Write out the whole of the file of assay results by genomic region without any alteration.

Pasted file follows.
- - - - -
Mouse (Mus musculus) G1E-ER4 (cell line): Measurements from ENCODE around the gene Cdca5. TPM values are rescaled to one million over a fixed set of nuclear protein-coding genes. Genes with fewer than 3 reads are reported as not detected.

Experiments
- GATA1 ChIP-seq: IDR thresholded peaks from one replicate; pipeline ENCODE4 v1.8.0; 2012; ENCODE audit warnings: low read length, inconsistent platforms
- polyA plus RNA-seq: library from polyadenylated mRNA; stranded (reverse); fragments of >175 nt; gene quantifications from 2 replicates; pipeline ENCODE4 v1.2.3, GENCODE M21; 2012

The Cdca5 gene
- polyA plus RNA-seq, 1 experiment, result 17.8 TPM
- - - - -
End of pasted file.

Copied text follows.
Mouse (Mus musculus) G1E-ER4 (cell line): Measurements from ENCODE around the gene Cdca5. TPM values are rescaled to one million over a fixed set of nuclear protein-coding genes. Genes with fewer than 3 reads are reported as not detected.

Experiments
- GATA1 ChIP-seq: IDR thresholded peaks from one replicate; pipeline ENCODE4 v1.8.0; 2012; ENCODE audit warnings: low read length, inconsistent platforms
- polyA plus RNA-seq: library from polyadenylated mRNA; stranded (reverse); fragments of >175 nt; gene quantifications from 2 replicates; pipeline ENCODE4 v1.2.3, GENCODE M21; 2012

The Cdca5 gene
- polyA plus RNA-seq, 1 experiment, result 17.8 TPM